Greythorne is actually a bit of an anomaly for me, because in the past I’ve always written young adult fantasy. I was inspired by classic horror and adventure stories – not just the obvious ones like Dracula and Dr Jekyll and Mr Hyde, but also Jane Eyre, Moonfleet and Twenty Thousand Leagues Under the Sea. The Woman in Black was also a big influence. I’ve always had a fascination with the nineteenth century, and particularly women’s stories, because it was time of great social change and options were starting to open up for women in a way they hadn’t before.

I think the attraction of horror/mystery as a genre is the way it lets you explore fear and psychology as an author. I’m not into gore – there isn’t much actual violence in Greythorne – but I’m fascinated by the idea of moral choices and I like putting characters into situations where their deepest values are challenged. I’m also really interested in the idea of ‘normality’ and the line between sanity and madness.

What is your favourite part of the writing process?

My favourite part is also the part I hate the most – writing the first draft. Greythorne was a NaNoWriMo book – it was the first time I’d done NaNo and I found the discipline it gave me really helpful. I’ve just started doing it again for my next novel and I’m remembering how much I both love and hate the process. I love it because it’s really exciting watching a story unfold before you – seeing the characters develop in unexpected ways and it going places you never envisaged. But I hate it because I can’t help feeling I don’t know what I’m doing – I have a vague idea about the beginning and the end but the middle is a big blank at the moment and that’s a bit scary.

I also actually really enjoyed the final copy-edit, which is probably not something many authors say. The manuscript was on its fifth draft by then and the copy-editor I worked with was fantastic – she picked up stuff I’d completely missed and I know the book was substantially improved as a result.

If you could live and write anywhere in the world, where would it be?

I visited Venice a few years ago and I think it’s still top of my list. There’s such a wealth of inspiration there for artists and writers – you’re surrounded by this overwhelming richness of history, architecture, art, music and culture, and there’s always something going on.

Failing that, I’d be happy with a little study with a nice view of some greenery. Actually, time rather than place is the real luxury as far as I’m concerned – I currently fit my writing in around full-time work, so if I had the opportunity to write full-time or even just one or two full days a week I don’t think the place would matter much.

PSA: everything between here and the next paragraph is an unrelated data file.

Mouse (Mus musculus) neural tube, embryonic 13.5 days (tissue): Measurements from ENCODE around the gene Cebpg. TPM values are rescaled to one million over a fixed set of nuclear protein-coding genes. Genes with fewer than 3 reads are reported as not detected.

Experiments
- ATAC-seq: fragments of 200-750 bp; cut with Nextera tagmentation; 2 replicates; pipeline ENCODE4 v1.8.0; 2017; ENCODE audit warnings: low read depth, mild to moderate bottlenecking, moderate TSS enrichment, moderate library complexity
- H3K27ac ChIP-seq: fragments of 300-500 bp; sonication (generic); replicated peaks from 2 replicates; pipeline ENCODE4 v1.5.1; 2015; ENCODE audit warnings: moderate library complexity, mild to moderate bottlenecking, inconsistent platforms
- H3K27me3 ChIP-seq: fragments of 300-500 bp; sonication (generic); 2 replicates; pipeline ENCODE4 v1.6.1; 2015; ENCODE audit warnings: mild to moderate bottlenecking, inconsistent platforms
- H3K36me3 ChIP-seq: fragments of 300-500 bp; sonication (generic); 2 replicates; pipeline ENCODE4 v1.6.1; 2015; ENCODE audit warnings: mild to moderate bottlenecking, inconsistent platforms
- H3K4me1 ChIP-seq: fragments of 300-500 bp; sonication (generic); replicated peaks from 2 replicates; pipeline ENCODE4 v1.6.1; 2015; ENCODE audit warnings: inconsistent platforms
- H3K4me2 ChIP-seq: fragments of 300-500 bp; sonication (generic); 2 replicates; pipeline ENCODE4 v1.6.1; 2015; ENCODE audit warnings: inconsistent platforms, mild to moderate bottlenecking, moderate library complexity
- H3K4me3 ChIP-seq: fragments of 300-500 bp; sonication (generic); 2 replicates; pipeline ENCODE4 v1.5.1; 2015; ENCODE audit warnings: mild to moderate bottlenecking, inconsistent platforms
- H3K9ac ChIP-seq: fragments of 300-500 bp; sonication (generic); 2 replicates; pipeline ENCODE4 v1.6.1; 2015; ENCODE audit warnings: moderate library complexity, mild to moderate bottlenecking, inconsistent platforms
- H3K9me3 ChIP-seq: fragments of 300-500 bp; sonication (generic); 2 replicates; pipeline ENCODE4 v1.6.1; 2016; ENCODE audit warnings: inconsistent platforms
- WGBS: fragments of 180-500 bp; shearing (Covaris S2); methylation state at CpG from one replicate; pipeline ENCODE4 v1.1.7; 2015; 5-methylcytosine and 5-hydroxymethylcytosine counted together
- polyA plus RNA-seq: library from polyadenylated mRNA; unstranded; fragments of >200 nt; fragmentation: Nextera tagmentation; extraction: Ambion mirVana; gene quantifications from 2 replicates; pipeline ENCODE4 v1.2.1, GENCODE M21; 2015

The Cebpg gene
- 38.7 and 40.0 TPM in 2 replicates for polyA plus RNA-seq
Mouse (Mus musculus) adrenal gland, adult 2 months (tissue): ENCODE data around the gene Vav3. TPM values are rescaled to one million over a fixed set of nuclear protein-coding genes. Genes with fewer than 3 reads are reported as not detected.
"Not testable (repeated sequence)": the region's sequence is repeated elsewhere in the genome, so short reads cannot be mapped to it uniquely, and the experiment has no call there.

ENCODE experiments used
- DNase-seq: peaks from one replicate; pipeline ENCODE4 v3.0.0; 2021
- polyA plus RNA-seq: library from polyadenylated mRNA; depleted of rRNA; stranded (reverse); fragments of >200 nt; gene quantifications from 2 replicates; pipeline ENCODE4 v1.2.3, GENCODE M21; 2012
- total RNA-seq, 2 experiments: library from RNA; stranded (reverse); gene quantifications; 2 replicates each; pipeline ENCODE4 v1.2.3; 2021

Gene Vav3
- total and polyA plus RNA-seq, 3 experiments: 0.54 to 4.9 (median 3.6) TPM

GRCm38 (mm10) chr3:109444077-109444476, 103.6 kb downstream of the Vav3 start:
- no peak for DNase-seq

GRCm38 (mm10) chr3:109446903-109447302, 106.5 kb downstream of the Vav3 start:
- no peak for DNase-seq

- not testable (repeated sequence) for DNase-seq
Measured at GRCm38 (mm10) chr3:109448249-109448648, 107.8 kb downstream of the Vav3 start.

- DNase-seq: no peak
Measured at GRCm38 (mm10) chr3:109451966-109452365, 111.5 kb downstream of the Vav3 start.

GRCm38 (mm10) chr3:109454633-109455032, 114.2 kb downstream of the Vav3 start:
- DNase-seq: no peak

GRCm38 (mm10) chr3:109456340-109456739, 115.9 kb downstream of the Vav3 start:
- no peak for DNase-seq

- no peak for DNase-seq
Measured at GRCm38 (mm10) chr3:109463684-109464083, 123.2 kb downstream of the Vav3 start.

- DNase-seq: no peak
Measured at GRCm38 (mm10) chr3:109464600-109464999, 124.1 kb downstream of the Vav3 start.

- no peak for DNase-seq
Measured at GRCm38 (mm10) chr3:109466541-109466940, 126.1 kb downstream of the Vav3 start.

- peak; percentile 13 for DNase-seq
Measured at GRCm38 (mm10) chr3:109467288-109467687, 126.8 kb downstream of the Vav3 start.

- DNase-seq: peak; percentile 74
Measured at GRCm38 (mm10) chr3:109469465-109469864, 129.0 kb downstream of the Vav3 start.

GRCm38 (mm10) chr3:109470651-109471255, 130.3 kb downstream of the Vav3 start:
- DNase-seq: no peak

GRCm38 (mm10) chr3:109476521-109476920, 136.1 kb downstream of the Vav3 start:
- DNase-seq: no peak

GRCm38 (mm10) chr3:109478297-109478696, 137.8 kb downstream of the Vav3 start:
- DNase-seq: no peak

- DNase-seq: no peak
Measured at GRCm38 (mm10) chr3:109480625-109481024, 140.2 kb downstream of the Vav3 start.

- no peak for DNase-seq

What are you working on now?

I’ve just started my next novel, which is tentatively titled The Dark Before the Dawn. I’m sticking with the Gothic theme, but this time it’s set in Australia in the mid-1860s. In traditional Gothic style, there is a strong sense of isolation, usually with the protagonist being stuck in a haunted house or similar, but in Australian Gothic the isolation is very much about the landscape and being stuck in a country far removed from ‘civilisation’. I don’t have much yet, but this is the rough outline of the story. I’m really looking forward to exploring ideas of madness and isolation, as well as drawing on Australian folklore and the rich tradition of bushrangers, ghosts and hauntings in southern New South Wales. I’ve never written anything set in Australia before so this is a new challenge.

Elizabeth King is on her way home to her family’s property near Goulburn after spending the winter with her wealthy aunt in Sydney Town. But the routine journey takes an unexpected turn when her coach is waylaid by bushrangers – Frederick Black and his gang, including his sister Sarah. The only survivor, Elizabeth is forced to accompany Frederick and Sarah, but soon a shocking crime leaves Frederick dead and the girls on the run from the law. They decide to make for the Victorian goldfields, but in the rugged hills and isolated valleys of the Southern Highlands something is waiting…

Do you have any advice for aspiring authors?

Just write the bloody thing. Ultimately there’s no substitute for just turning up day after day after day and getting words down even when you feel like you’ve got nothing left, because you can always fix bad writing later, but you can’t edit a blank page. I’ve been to quite a few writers’ groups made up of people who like to talk a lot about writing – and how hard it is to find time to do it – but don’t actually write much. If you really want to, you can make the time. I wrote Greythorne for an hour a day in the early morning before work, and as I’m not a morning person it was a real struggle. But it was also amazing how fast it came along when I plugged away at it every day. Find a time of day that works for you and just write for an hour (actually write, don’t play on the internet) and you’ll have a finished manuscript before you know it.

The other thing I’d say is learn technique. For many years I had a lot of inspiration but didn’t really have the discipline or understand the mechanics of getting it all down on paper. Learn about things like plot, structure, dialogue and setting, and start to use those tools deliberately. And then learn how to edit, because your first draft will be pretty rubbish. I finished the first draft of Greythorne in three months, but it took another nine months and three drafts before it was ready to even think about submitting to a publisher.